The proclivity for wanton destruction is hardly a phenomenon of modern warfare. Johnson’s opening poem, “Mission,” describes a force of Greeks setting sail from Pylos for Asia, stopping along the way to write poems and rest near a waterfall.

We spoke in low voices of the beauty around us, of the dark, darting trout,
and of the strange, haunting songs in the towering trees. We spoke of time, and
friendship, and truth. Then each of us drank deeply from the pool.

Aided by the gods, we stormed Smyrna, and burned its profane temples to the ground.

How many American platoons have relaxed in the shade, playing cards, then said a prayer together, gone out on patrol, and killed a dozen people in an ambush? It’s not good or bad. In war, it just is, and always has been.

Don’t believe, however, that combat isn’t deeply felt by warriors. Consider U.S. Army Sergeant Brian Turner. He distilled his year in Iraq into a haunting book of poems titled Here, Bullet. Turner initially kept his work to himself because he didn't want his men to think he was writing about “flowers and stuff.” One of my favorites is titled “Ashbah,” Arabic for “ghosts.”
The ghosts of American soldiers
wander the streets of Balad by night,

unsure of their way home, exhausted,
the desert wind blowing trash
down the narrow alleys as a voice

sounds from the minaret, a soulful call
reminding them how alone they are,

how lost. And the Iraqi dead,
they watch in silence from rooftops
as date palms line the shore in silhouette,

leaning toward Mecca when the dawn wind blows.
Having walked Iraq’s streets by night and felt that dawn wind bending the palms, I get lost when I read Turner’s verse. His words are worth a thousand pictures, and they take me right back. My memories are mostly sentence fragments now, rather than chapters, or even paragraphs. A boy with a bellyful of bullets. Birdsong in the palms. The taste of fear, like a penny on your tongue. Flames in the night sky. More than mere scene-setting, Turner captures the feel of the place, the sheer forlorn emptiness of it.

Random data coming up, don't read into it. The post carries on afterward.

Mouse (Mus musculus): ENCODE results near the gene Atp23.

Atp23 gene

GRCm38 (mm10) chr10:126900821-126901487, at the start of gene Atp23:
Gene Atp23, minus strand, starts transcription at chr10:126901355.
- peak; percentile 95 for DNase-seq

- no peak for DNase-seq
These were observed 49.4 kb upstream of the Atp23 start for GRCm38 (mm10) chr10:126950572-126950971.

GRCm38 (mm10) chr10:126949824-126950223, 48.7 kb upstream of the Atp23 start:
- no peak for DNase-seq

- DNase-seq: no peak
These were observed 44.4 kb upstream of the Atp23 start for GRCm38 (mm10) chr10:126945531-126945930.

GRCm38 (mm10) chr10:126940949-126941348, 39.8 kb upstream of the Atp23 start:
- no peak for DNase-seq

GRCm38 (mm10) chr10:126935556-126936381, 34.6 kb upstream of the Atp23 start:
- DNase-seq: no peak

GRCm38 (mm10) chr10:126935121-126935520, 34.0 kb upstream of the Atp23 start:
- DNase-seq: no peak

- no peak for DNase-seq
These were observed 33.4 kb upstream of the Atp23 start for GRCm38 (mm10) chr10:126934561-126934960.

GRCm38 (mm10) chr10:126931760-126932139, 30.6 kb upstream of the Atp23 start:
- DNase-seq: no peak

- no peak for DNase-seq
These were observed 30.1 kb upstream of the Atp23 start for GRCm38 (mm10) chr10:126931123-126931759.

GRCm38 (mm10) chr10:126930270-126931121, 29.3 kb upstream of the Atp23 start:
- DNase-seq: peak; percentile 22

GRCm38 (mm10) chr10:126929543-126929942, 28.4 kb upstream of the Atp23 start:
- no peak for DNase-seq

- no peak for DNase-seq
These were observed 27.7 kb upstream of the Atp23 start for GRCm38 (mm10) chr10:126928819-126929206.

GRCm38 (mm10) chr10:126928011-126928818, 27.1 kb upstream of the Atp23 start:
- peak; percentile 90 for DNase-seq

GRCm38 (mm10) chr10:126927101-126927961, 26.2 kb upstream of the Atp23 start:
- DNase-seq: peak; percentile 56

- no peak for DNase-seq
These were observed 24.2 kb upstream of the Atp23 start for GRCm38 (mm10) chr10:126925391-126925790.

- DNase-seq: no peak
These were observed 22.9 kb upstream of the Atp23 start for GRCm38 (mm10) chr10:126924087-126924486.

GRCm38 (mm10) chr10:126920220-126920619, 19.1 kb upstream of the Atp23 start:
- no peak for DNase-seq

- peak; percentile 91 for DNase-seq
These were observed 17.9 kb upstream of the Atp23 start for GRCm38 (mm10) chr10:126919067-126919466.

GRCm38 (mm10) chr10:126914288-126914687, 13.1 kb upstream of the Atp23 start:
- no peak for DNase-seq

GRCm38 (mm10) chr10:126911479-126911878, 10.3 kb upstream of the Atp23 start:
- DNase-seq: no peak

Jim Webb (now the junior senator from Virginia) begins his classic Vietnam novel Fields of Fire with a lament from an anonymous general to newspaper correspondent Arthur Hadley: “And who are the young men we are asking to go into action against such solid odds? You’ve met them. You know. They are the best we have. But they are not McNamara’s sons, or Bundy’s. I doubt they’re yours. And they know that they’re at the end of the pipeline. That no one cares. They know.”

Soldiers and Marines today know it as well. Yellow ribbons and flag-waving aren’t much. Even aboard a commercial flight on a bright day, I know it too. If, in two hours, a bomb goes off on the airport road, or if, tonight, a lucky mortar round falls into the camp, no one will cry except my family. Despite the very real comradeship and teamwork, soldiering is, in the end, the loneliest of professions.